Week 2
  1. What are the tradeoffs in working in the different traditions discussed by Crotty & Firestone?
  2. How do the traditions fit with your research topic and personal beliefs?
  3. What assumptions does each tradition make and what implications will this have for your research?
  4. What kinds of research questions related to your research problem will each tradition allow you to ask?

Week 3
  1. Erickan & Roth point out that all natural and cultural phenomena have both qualitative and quantitative aspects. What are the quantitative aspects of the phenomenon your group is investigating? What are the qualitative aspects?
  2. What *kinds* of research questions will you be asking in your study (“Does…”, “How…”, “How can…”)? What is the justification for asking these kinds of questions?
  3. What kinds of data will be useful in answering these questions? Make sure to consider all the ideas you had from Question 1 and consider how both qualitative and quantitative elements will play into each.
  4. What kind of logic will you use to draw inferences from your data to answer your research questions? Does this logic match with your research approach?
  5. What potential ethical issues do you expect may arise in the course of your project?

Week 5
  1. What are the big issues to worry about in collecting survey data? (Think about issues connected to collecting quantitative data, qualitative data, and sampling)
  2. How do each of these concerns apply to you project (how will you address them in your research design)?
  3. How can a mixed methods approach contribute to your study?

Week 6
For all:
  • What is the overall issue that the concepts of reliability & validity or trustiworthiness are concerned with? Why are these issues critical to research?
  • How does the idea of evaluating the plausibility of rival hypothesis occur in the naturalistic paradigm? How does it occur in the rationalistic paradigm?

For groups taking an objectivist stance: (Important Note: Guba’s article talks about the concept of validity in rationalistic studies, this includes the validity of the instruments used in the study (discussed by Thorndike) but also other concerns like the validity of the experimental design. The following questions refer to Thorndike’s discussion of the validity of instrumentation in a study.)
  • What is the relationship between reliability & validity? Can you have reliability without validity? Can you have validity without reliability? Explain why or why not.
  • Why can’t we talk about the reliability of an instrument in general? Why can’t we talk about the validity of an instrument in general? (note that the answers to these questions are different)
  • Why don’t the concepts of reliability and validity “make sense” for researchers coming from a constructionist or subjectivist stance?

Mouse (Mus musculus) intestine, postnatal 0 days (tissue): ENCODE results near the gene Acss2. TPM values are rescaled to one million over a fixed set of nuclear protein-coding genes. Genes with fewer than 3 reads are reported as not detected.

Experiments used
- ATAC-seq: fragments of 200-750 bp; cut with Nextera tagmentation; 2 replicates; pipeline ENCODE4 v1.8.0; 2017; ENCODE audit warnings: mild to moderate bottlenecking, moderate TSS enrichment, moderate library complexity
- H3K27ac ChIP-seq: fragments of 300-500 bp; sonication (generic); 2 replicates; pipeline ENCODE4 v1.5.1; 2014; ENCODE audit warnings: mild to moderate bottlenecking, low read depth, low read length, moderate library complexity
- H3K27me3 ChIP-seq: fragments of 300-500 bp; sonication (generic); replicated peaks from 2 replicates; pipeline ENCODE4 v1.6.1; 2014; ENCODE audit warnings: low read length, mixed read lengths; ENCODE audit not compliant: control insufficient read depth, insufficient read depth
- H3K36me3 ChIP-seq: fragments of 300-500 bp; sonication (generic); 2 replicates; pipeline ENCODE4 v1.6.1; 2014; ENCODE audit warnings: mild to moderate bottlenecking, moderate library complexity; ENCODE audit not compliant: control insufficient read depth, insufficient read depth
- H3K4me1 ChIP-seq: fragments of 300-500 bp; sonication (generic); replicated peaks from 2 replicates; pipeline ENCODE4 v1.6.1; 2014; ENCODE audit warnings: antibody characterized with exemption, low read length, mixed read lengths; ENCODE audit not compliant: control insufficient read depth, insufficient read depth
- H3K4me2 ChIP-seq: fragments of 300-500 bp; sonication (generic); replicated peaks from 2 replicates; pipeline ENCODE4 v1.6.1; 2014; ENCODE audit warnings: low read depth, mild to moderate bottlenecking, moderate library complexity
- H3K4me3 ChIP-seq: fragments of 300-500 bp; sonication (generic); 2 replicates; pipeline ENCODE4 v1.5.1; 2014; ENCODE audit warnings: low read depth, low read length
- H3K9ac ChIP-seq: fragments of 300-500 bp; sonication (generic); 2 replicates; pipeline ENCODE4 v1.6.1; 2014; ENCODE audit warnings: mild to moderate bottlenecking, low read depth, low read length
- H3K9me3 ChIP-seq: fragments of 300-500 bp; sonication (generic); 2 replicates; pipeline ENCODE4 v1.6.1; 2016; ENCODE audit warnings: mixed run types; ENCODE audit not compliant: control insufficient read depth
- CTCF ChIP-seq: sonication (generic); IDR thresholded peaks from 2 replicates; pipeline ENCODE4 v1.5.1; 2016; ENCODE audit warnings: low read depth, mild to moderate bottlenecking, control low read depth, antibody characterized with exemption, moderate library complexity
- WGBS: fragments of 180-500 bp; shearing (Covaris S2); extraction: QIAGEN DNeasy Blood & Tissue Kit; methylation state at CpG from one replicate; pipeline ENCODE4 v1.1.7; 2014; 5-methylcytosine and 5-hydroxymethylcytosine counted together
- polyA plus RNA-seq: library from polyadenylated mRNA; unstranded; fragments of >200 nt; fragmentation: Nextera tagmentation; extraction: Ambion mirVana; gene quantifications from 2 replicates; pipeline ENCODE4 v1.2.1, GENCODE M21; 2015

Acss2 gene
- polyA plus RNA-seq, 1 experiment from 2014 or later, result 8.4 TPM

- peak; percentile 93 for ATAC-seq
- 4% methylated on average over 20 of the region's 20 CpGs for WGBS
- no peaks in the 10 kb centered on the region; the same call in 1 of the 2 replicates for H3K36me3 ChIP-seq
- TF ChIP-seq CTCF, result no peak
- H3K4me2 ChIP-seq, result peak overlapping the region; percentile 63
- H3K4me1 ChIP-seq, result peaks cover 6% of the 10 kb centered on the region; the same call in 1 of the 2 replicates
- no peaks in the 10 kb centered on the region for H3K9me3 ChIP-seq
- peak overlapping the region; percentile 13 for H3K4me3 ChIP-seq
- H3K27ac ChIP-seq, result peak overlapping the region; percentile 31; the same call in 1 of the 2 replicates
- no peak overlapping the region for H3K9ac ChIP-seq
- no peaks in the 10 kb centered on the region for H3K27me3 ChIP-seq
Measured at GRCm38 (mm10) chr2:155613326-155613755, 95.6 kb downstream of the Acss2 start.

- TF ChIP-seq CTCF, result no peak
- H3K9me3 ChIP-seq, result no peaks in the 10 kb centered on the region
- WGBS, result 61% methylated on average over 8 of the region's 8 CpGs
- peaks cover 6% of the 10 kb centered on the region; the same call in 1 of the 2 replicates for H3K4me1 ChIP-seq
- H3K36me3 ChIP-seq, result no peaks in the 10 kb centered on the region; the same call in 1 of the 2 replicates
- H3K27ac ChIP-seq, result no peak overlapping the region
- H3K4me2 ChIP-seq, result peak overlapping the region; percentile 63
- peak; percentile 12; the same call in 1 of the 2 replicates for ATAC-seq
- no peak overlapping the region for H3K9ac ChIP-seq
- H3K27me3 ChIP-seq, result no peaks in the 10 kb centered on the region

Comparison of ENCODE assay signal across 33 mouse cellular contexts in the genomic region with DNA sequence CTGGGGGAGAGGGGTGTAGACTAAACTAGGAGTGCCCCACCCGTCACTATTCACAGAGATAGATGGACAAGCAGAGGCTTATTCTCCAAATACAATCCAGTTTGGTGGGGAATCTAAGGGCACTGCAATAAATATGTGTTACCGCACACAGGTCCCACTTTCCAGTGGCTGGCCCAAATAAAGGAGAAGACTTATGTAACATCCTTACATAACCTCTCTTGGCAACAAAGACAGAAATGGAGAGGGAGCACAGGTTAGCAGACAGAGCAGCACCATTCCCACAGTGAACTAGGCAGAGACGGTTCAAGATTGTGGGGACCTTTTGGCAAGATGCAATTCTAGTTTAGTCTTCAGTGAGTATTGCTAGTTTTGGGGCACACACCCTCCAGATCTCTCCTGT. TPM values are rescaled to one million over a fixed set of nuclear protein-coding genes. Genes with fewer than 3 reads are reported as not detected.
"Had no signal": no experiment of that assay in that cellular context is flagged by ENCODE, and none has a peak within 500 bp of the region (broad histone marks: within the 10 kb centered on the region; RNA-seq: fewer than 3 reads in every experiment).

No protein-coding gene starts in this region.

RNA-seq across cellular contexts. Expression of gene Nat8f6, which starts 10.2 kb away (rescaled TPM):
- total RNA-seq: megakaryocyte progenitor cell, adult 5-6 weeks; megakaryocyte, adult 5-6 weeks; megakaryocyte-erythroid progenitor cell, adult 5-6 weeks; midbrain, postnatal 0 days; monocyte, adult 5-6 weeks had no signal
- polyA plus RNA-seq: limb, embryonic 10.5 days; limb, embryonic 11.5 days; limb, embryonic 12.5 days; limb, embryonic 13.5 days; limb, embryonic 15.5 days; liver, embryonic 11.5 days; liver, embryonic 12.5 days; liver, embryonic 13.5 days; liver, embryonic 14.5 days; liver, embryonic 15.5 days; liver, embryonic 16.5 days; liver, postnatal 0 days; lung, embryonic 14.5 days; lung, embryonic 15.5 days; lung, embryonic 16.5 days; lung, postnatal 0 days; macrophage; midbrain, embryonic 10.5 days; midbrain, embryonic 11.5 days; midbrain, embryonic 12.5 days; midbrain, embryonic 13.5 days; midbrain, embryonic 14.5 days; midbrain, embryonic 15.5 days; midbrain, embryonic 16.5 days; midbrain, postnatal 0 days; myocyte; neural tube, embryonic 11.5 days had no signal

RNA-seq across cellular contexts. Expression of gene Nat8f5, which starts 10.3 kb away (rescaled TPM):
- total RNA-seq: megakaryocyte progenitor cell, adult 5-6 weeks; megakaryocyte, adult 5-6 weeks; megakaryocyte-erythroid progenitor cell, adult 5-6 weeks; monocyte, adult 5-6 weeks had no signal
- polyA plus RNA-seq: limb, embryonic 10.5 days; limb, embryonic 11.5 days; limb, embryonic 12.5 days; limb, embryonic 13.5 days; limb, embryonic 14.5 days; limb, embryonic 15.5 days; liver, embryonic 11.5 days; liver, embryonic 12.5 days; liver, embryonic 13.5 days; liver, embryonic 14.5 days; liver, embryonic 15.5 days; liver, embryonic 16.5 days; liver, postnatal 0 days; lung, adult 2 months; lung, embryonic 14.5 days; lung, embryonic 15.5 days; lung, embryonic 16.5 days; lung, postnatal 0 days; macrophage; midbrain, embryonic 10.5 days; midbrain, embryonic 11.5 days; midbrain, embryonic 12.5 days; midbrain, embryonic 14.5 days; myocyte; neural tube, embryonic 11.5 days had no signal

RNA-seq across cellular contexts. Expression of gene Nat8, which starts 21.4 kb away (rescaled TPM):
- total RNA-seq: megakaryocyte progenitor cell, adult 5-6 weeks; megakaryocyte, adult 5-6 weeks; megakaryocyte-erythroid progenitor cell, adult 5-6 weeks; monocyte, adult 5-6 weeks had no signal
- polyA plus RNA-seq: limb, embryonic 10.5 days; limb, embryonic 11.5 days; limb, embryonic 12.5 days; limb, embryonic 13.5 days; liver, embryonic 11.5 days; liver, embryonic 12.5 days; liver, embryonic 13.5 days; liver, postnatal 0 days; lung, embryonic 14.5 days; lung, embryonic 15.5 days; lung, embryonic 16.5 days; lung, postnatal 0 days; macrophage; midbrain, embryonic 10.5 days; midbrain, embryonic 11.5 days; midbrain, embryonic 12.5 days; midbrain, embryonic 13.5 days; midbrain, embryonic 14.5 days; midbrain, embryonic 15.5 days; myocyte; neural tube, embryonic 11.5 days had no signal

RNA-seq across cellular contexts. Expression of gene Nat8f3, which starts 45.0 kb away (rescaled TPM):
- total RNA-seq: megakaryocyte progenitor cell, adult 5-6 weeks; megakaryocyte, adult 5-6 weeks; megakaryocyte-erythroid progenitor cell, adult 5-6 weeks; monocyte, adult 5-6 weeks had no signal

• How will you document reliability & validity in your study?

For Week 7: Outer Limits Task List

1. Things we need/want to change in our research procedure;

2. Things we want to edit for the final project report;

3. Things we have questions about / want further guidance on
(if there is nothing on this list, that is okay).

Also provide:

4. A status report on where we are in the project
5. The current data collection plan
6. Working version of our instruments
7. Ethics consent form

8. Explain how the data collection plan / instruments will help ensure the validity (trustworthiness) of the study

9. Any questions we may be having about your project.

Week 10
  1. Types of scales (Nominal, Ordinal, Interval & Ratio) - What are the differences between them and why do they matter?
  2. Measures of central tendency (Mode, Median & Mean) - What are the differences between them and why do they matter?
  3. Histogram / Frequency Distributions - What are they and why are they useful?
  4. What are “skweness” & “variability” (kurtosis) and how to they show up in a histogram?
  5. Standard deviation – What is it a measure of? What is it used for?
  6. Standard (z) score – How is it different from a raw score? Why is it useful?
  7. Correlation – What is it a measure of?

Week 11
  1. In hypothesis testing, what is the “big decision” that needs to be made? Why is this important and what does it mean? What are the dangers we worry about in making this decision?
  2. What is the difference between directional and non-directional hypotheses? How does this choice affect the statistics (conceptually?) Based on this, which is a better kind of hypothesis to use?
  3. What is the difference between statistical significance (think of a t-test) and practical significance (think of effect size)? What kinds of claims does each one let you make? Which one do you think is more important and why?